Entering into the World of the Cairo Genizah

Published June 25, 2021 by Alexander Woolf

With some of the oldest Genizah fragments dating all the way back to the 5th century, 'The Cairo Genizah' is the world's largest collection of over 350,000 medieval Jewish manuscripts. They were examined by Cambridge Scholar Dr Solomon Schechter in 1896 and are currently situated in Cambridge. A genizah is a Jewish place of storing and originates from the Hebrew phrase 'bet genizah' which is used to signify a house of storing, deriving from the verbal-noun 'genizah', originally meaning the act of storing something away. A genizah usually contains documents which are considered sacred and therefore taboo for them to be discarded as they contain God's name. Judaism prohibits the erasing or defacing of the name of God as names are, in Jewish tradition, considered to convey the essence and nature of the thing named. Although the collection in whole contains a multitude of different manuscripts, including legal documents and liturgical texts, the imagery of the Cairo Genizah exhibition at the Woolf Institute, presents the pieces which are the most artistically informative or those documents which hold meaningful ornamentation.

The Commemorate Cemetery for example (pictured above) is a miniature illustrated manuscript dated from the 18th century and is one of my preferred pieces. Although torn, it is one of the more complete documents in the collection and still maintains much of the bold and vibrant colours which display the tombstones in semi-circular or triangular form. Each tombstone has the name of a memorable Jewish scholar, rabbi or philosopher inscribed on the front in black ink and is a piece which recognises and commemorates the intellectual brilliance of those who participated in the Kabbalistic tradition. The painting conveys the appreciation and respect the Jewish community had for the dead as it is a piece which has clear, symmetrical and artistical properties which implies substantial care the artist took in creating the piece.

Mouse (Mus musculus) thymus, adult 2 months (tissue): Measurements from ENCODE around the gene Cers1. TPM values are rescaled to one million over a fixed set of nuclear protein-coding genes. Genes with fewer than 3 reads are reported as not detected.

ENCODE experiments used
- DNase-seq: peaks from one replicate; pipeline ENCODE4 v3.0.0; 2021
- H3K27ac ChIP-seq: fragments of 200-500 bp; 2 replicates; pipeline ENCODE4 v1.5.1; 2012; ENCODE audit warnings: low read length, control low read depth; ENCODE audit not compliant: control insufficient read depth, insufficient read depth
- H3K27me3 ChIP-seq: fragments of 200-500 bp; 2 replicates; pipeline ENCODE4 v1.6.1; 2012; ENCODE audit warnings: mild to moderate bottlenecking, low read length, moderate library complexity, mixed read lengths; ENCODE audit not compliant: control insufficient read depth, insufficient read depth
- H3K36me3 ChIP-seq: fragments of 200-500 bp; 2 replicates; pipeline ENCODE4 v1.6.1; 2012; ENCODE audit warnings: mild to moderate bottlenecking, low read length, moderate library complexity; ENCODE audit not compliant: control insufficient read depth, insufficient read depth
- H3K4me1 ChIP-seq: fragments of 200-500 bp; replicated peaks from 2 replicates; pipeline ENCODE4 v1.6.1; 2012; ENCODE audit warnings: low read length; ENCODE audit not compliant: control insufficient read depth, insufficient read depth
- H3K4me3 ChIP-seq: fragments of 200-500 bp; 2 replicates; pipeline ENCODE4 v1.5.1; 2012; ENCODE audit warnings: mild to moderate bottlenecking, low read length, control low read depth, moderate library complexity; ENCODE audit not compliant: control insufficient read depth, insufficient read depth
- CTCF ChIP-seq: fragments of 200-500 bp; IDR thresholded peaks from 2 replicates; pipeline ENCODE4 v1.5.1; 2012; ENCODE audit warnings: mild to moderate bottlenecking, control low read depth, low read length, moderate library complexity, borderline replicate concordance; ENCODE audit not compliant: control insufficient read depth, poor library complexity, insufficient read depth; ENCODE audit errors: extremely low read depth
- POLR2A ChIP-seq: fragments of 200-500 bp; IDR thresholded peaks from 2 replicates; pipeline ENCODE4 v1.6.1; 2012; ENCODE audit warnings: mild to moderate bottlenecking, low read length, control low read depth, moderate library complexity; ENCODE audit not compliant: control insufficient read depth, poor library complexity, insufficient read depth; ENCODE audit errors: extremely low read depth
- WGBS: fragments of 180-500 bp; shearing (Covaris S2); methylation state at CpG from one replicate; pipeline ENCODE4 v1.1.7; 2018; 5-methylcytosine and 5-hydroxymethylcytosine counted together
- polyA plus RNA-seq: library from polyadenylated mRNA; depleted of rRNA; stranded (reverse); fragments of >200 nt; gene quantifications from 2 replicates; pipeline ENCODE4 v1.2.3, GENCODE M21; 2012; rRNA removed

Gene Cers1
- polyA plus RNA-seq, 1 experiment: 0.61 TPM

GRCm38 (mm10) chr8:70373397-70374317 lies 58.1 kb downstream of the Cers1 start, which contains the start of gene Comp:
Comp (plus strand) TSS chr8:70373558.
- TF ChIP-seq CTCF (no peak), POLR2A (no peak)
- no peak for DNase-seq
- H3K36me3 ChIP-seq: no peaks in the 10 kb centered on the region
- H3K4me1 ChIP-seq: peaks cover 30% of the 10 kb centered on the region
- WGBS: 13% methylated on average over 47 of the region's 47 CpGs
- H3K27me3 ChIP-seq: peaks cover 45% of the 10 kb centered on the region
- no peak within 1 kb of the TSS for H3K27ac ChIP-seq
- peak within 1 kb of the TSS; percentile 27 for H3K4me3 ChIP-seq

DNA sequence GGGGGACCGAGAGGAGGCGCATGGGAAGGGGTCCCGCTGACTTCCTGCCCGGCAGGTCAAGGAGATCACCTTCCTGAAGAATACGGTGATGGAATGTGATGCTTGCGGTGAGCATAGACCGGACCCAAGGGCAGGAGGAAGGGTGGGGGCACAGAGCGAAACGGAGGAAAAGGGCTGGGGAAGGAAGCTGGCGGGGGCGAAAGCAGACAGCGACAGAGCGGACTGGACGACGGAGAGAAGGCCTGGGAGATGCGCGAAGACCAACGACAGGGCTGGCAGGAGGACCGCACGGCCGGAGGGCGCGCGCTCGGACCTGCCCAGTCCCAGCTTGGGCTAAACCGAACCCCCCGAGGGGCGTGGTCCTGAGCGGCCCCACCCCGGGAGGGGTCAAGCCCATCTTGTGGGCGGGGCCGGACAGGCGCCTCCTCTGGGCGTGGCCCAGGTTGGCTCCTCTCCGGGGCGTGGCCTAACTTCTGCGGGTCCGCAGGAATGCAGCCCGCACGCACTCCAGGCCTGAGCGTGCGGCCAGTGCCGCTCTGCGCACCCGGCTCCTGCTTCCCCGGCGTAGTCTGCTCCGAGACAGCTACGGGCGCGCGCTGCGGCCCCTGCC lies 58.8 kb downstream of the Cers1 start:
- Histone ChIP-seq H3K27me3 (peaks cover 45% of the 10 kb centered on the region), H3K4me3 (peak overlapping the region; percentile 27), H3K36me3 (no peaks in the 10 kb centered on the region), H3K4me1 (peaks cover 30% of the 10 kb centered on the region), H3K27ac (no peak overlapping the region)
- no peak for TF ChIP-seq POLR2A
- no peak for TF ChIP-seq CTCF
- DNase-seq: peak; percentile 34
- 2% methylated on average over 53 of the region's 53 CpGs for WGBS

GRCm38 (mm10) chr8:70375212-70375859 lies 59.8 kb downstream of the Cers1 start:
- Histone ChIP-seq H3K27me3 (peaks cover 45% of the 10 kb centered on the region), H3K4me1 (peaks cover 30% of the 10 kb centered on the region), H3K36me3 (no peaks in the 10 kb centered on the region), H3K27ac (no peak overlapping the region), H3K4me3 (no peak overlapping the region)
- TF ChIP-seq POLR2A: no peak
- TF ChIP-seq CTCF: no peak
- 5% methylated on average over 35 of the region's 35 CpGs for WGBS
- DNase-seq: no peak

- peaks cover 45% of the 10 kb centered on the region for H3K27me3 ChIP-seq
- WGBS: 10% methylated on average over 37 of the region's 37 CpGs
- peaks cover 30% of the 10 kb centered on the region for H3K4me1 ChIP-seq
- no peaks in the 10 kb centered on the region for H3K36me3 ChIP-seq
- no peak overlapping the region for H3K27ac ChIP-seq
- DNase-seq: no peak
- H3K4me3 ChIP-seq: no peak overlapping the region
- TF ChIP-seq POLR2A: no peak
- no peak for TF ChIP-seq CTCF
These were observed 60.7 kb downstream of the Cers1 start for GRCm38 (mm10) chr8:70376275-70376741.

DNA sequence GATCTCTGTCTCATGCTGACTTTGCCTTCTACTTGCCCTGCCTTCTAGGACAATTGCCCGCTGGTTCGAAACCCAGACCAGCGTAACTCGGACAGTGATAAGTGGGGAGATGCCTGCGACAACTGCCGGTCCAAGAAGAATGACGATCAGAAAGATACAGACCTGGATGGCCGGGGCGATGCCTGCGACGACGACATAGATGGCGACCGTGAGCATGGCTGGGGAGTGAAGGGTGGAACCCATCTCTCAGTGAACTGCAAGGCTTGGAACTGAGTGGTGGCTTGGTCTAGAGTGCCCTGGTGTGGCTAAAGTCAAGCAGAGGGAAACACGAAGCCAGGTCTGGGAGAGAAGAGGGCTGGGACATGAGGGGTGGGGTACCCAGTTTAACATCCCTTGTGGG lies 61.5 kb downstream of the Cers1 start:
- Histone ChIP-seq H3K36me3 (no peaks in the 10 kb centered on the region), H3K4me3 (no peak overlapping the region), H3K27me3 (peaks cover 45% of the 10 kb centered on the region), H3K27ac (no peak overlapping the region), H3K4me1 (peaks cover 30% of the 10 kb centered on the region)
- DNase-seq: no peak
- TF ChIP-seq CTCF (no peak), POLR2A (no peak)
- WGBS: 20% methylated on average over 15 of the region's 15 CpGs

For me, some of the most extraordinary pieces in the collection are the Ketubot. A ketubah is a Jewish marital contract that has been a part of Jewish weddings for thousands of years. The contract traditionally contains a mohar (a financial statement) from the groom's family to the bride's family in compensation for the loss of their daughter and is payable to the wife in the event of a divorce. In addition to this, it also remains as a legal document to certify the marriage. The word originates from the Hebrew root 'katav' which means to write and in its plural is phrased as 'ketubot' with the oldest found ketubah originating from around 440 B.C.E. The discovery of the Ketubot unveiled much information about the marital tradition of the ancient Jewish culture. For example, we have now learnt that polygamy was possible for thousands of years, however it was later banned by the German scholar Rabbi Gershom in the 11th century. The most fascinating thing about the Ketubot in the collection is the magnificent artistic designs which surround the contract. For example, a ketubah dated 1816 and named the 'Ketubah with birds' has the contract encased in an arch-like structure, emblazoned with tulips, with two smaller exotic birds resting on the top. Another of the Ketubah is surrounded by the coloured zodiac signs, which are considered one of the more popular motifs.

Alex is a student at Tonbridge School in Kent, he is currently taking part in a week-long internship at the Woolf institute. He is studying Religious studies, Latin and English for A level and is hoping to go on to study Law at university.

Images reproduced with kind permission of the Syndics of Cambridge University Library

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